More alternate-history than sci-fi, is this late ’80s tale of a fascist takeover of Britain a little too close to home to ever be seen again?

The brainchild of TV writer and playwright Richard Cooper (1930-1998), Knights Of God is a true enigma in genre TV, even among other British productions: it was shown precisely once in its home territory in 1987 and never again, never to be issued on videotape or DVD. What most viewers remember about it is that it was the last production ever broadcast featuring ex-Doctor Who Patrick Troughton, and that it starred former Blake’s 7 freedom fighter Gareth Thomas as a more down-to-earth Welsh freedom fighter. Knights Of God is more speculative fiction than science fiction, offering a bloody alternative future history of the British Isles.

George Winter as Gervase, a teenager brainwashed and inducted into the Knights of God. And he might just be the legitimate heir to the throne.

Set in the distant future year of 2020 – oh wait, that’s now – Knights Of God depicts a Britain laid to waste by a civil war sparked by domestic issues. The uprising was led by a man named Mordrin under the cover of a divide over religious issues. His right-hand henchman, the bloodthirsty Hugo, personally executed the Royal Family, and the two formed an order known as the Knights of God – jackbooted, heavily armed soldiers executing Mordrin’s orders (and his enemies) across the country. Mordrin’s 20-year reign of terror still hasn’t seen the end of his opposition, however: an elderly man named Arthur coordinates the resistance from within the rebel state of Wales, his orders carried out by his right-hand-man and strategist Owen Edwards.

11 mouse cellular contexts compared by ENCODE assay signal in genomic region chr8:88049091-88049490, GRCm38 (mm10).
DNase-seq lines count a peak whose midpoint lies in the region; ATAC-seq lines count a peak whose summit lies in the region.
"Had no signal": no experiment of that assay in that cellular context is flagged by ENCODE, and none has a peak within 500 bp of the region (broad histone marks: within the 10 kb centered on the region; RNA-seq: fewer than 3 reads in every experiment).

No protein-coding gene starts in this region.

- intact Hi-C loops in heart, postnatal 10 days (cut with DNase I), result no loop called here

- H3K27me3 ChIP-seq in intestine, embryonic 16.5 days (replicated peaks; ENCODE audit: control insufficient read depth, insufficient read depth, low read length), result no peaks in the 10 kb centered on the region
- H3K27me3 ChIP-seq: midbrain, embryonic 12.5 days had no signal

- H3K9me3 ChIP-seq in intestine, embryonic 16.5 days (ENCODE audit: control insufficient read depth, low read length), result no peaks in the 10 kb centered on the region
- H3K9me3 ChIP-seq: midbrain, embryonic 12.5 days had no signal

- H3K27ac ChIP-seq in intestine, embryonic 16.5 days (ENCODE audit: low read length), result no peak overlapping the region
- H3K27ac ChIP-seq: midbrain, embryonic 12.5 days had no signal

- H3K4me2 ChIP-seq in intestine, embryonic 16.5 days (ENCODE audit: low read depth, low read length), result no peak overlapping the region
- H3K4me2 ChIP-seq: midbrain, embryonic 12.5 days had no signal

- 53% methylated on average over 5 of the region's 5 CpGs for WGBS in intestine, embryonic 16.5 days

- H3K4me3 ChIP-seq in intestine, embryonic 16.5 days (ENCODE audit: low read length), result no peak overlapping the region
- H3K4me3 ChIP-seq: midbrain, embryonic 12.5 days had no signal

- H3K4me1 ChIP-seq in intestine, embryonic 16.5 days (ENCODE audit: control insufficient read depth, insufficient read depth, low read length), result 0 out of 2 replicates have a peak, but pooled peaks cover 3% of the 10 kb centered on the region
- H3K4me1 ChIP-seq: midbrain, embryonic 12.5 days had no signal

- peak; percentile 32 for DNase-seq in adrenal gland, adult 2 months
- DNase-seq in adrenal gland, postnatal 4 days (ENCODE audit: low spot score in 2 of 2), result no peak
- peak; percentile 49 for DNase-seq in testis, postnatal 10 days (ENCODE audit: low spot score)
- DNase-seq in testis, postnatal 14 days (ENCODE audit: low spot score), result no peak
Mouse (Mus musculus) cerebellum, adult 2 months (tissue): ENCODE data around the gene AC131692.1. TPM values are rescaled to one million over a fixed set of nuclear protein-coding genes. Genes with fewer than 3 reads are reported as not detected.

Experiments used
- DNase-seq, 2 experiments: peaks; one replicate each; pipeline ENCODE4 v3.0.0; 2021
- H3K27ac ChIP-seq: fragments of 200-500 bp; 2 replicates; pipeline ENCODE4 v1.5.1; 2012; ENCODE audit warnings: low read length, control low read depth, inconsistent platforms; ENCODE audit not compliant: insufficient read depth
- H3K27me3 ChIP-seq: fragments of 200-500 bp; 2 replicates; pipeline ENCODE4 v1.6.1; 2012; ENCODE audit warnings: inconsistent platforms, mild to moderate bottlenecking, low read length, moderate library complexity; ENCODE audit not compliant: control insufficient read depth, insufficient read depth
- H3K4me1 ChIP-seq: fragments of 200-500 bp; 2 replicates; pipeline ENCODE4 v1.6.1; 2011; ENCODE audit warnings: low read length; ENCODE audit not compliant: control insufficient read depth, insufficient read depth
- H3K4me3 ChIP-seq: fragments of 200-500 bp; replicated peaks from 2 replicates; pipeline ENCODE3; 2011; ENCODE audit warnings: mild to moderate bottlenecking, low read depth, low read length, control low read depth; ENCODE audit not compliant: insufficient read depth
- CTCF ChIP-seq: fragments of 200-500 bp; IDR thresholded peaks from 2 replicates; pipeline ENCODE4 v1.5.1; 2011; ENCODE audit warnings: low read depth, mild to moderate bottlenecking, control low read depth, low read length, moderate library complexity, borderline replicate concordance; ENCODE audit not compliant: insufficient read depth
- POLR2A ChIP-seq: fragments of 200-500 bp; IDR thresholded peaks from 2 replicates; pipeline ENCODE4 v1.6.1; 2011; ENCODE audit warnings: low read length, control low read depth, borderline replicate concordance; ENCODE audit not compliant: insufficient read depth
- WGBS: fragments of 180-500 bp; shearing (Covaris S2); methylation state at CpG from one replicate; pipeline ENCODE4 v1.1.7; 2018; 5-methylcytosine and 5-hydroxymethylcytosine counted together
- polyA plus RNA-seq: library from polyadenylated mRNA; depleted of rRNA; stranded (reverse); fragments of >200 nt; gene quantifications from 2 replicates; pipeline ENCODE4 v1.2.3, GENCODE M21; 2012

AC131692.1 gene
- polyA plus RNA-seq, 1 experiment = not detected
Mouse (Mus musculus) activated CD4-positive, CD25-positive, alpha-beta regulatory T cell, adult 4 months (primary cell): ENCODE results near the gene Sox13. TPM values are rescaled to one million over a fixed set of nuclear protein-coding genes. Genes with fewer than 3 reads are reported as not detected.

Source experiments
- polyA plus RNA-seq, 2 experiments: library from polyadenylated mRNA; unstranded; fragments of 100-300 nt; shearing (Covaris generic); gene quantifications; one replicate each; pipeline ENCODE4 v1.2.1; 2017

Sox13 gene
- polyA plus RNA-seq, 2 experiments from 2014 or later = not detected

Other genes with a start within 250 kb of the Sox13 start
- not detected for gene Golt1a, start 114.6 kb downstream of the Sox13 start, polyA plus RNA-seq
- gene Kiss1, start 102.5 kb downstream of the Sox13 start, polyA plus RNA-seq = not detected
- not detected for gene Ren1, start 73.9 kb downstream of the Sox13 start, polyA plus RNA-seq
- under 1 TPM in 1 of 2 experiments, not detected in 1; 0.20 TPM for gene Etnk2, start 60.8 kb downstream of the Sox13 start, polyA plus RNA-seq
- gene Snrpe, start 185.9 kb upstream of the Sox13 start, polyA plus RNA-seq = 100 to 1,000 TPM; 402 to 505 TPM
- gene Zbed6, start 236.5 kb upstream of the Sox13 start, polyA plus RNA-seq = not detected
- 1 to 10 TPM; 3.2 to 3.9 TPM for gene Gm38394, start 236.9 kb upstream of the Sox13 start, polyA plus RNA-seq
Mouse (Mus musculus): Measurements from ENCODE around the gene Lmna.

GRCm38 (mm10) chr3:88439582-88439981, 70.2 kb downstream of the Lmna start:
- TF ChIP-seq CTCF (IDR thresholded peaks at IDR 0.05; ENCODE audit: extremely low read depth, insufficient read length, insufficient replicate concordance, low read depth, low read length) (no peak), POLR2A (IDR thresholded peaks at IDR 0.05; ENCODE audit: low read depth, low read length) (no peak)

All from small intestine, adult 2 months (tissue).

The late, great Patrick Troughton as Arthur – maybe not the Doctor, but still trying to change the course of history

At the time he wrote Knights Of God, Richard Cooper was no stranger to writing for TV, having graduated to the small screen after gaining favorable reviews for a string of well-regarded stage plays. But this work occurred relatively late in Cooper’s life; even after his plays began to be performed at the Edinburgh Festival, he remained with his teaching career until he was 50 years old. Cooper’s careers as both educator and playwright were closely intertwined with his Catholic beliefs; one such play was the first script of his to be bought with the intention of turning it into a television project in the 1970s, but it was never produced, souring him on further involvement with television for several years.

The imposing John Woodvine as Prior Mordrin, desperate to cling to totalitarian power

In 1979, his TV career began in earnest with the series Quest Of Eagles, which also landed his first award for scripting children’s television. The BBC quickly took notice, producing his next series, Codename: Icarus, and the BBC producer of that series later moved to the regional TVS network (now, like so many other small regional British broadcasters, absorbed into ITV), and commissioned Cooper’s next series, Knights Of God.

Knights Of God was made in 1985, shot entirely on film (unlike the BBC’s output, which still danced between studio video and location film at the time) in southern England and Wales. It wasn’t Patrick Troughton’s last television performance chronologically, but to Cooper’s frustration, the series was quietly sidelined for two years; Nigel Stock died in 1986 and Troughton died early in 1987, making this series their final (posthumous) appearance. (Troughton himself was a replacement for the producers’ original choice of Peter Cushing to play the part of Arthur; Cushing died in 1984 before production began.)